The $64,000 question for the auto lending market is this: Are consumers not buying vehicles because they're concerned about their job, or are they not buying because they're unsure about the direction of gas prices? Consumers looking to make a wise vehicle choice might be willing to postpone their next purchase an indefinite period of time until we see a stable trend in gas prices. Whether engine technology and alternative fuels progress as anticipated will also impact buying decisions.
Higher loan rates. As fallout from the banking industry crisis, what are the implications for consumer loan rates? In an effort to improve profitability, will banks respond with higher loan rates? Not to mention, as lenders experience loss ratios previously thought impossible across virtually all credit tiers, will consumers ultimately have to pay even higher rates? I think the answer to both questions is yes. Whether the lender holds loans for their portfolio, or securitizes them in the financial markets, the industry's historic loan losses will be passed onto borrowers in the form of higher rates.
Impact of the subprime debacle. Whether it's mortgage, car or credit card lending, the subprime market for lending isn't going to die. However, the industry will certainly shrink as it reverts back to traditional credit standards. Subprime mortgage lending existed and worked well for decades when a typical maximum LTV was 60 to 70 percent-not 100 percent. The impact on the securitization markets, where lenders packaged loans for institutional investors, will likely lead to a prolonged period of weaker margins for lenders as investors demand a much larger return for the risk taken. Usury laws will make it difficult, if not impossible, for lenders to pass on higher rates to these subprime borrowers.
Consumers will feel the pinch as loan amounts are reduced, down payments increase, and more borrowers with damaged credit get turned down as these specialized lenders will have to work harder to find the "best of the worst loans" to approve.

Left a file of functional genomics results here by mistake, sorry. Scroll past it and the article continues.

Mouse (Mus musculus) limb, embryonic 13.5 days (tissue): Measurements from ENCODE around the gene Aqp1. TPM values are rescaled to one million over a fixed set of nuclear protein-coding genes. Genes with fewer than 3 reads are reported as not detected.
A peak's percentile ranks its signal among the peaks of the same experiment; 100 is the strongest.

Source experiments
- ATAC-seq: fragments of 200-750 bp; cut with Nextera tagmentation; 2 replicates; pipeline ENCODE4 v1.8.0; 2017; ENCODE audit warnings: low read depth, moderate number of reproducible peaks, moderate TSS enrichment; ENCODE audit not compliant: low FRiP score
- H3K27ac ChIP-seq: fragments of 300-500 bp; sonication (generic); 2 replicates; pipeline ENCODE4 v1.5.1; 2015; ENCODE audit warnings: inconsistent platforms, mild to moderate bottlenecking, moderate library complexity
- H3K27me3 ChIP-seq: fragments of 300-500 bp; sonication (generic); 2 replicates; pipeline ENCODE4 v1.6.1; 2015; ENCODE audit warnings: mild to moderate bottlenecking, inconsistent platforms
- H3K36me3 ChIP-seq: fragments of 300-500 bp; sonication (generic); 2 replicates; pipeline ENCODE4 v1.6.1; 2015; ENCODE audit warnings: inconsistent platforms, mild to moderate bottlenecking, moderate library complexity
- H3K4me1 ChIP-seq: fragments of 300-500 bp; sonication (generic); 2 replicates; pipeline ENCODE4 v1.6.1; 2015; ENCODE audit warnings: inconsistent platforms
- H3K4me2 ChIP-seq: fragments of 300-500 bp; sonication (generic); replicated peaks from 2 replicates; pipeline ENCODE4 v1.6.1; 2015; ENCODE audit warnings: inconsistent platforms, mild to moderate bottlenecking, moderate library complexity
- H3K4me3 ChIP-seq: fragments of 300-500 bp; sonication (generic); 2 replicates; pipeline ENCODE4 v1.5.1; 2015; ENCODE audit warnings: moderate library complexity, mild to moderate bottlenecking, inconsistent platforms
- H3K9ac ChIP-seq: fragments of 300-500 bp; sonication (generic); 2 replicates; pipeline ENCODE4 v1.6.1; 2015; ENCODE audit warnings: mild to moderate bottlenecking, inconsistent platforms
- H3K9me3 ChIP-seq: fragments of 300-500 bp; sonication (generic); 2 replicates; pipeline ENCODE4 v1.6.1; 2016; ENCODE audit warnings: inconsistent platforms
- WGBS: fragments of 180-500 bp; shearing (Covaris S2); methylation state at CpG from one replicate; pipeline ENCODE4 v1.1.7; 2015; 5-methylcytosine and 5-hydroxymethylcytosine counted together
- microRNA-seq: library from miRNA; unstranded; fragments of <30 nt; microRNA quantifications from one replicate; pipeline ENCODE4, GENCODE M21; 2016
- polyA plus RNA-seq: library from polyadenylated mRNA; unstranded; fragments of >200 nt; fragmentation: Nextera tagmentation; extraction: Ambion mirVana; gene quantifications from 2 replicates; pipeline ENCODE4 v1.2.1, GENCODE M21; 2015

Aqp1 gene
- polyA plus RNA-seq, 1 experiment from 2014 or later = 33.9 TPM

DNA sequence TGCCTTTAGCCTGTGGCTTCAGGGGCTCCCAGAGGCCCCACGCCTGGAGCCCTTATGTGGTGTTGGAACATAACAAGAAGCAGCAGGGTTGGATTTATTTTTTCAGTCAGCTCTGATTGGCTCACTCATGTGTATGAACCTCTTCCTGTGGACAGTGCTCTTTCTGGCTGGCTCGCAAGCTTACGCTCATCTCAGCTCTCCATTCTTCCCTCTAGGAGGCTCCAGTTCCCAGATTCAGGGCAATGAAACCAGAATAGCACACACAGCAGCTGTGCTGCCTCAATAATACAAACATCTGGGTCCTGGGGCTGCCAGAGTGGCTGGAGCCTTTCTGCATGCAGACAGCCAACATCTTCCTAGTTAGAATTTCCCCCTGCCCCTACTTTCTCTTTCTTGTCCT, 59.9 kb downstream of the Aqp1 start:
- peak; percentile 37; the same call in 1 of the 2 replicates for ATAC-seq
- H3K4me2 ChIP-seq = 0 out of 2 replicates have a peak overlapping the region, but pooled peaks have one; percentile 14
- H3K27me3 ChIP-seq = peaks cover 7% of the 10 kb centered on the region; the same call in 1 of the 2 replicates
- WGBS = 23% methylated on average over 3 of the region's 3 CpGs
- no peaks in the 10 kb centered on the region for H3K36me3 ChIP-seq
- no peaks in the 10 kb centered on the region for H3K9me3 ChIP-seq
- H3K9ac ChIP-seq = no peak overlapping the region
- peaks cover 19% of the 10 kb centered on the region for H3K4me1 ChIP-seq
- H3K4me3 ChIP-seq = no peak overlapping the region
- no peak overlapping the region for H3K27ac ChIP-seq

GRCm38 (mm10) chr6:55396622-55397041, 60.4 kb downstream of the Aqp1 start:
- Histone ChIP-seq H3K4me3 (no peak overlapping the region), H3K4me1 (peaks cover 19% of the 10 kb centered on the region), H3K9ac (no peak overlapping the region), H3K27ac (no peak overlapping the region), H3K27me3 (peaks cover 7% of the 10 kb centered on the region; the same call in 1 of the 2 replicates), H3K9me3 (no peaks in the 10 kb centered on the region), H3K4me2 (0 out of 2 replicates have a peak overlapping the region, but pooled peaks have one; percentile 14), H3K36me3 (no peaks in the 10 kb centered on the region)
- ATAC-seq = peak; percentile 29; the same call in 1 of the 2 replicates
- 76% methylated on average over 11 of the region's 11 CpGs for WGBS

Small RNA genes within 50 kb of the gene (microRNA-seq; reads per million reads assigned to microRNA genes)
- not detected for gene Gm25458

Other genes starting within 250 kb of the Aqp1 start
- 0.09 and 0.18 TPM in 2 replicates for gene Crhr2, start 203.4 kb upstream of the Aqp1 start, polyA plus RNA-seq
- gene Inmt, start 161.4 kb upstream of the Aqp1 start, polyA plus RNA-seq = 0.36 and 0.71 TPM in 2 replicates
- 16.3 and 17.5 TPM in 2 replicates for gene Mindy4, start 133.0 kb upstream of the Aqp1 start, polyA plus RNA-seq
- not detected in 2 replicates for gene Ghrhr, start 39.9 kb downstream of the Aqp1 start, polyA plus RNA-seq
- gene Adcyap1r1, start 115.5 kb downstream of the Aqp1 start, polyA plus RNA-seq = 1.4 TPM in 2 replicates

CAN CUs RESPOND?
I've already tipped my hand as to how I think the banking community will respond: We'll see higher loan rates, higher credit score standards and, maybe more importantly, lower quality service. The banks will call it "efficiency." How can credit unions respond? In strategic planning discussions with my lending managers over the past year, we've reviewed all the above-mentioned trends and have identified several opportunities.
First of all, superior product knowledge and consumer advice will be in short supply at the banks-we should make it the cornerstone of our lending programs. Not every consumer question will be answered on the Internet, and there's plenty of opportunity for credit unions to build market share based on this potential future void.
Secondly, CUs, including ours, will have to get better at making loans to consumers who don't have perfect credit. We should be able to capitalize on our member relationships, asking members tough questions about their credit problems, in order to do a better job of identifying who will pay. Credit scores probably won't give us what we're looking for; we need an "old school" approach with quality loan applications and an emphasis on knowing our borrower better than our competitors.
Finally, we determined our CU will have to get better at account management. Once the economy stabilizes, we'll have to do more pre-approved credit offers, as we believe the competition for borrowers in the "super-prime" credit score range of 720 and above will only intensify.
We'll also need to improve our account retention efforts. As more and more lenders concentrate on this super-prime group of consumers, they won't be content to wait for the consumer's next major purchase. They'll look to refinance every possible loan from other institutions. Being prepared to respond quickly to member inquiries and payoff requests will help us keep the loan balances we worked hard to originate.
Ultimately, for credit unions to thrive, this type of strategic thinking will be critical in the era after the golden age of consumer lending. Credit unions can no longer ignore or take for granted consumer lending in favor of mortgage or commercial lending.
member Bill Vogeney is SVP/chief lending
officer at $2.5 billion Ent,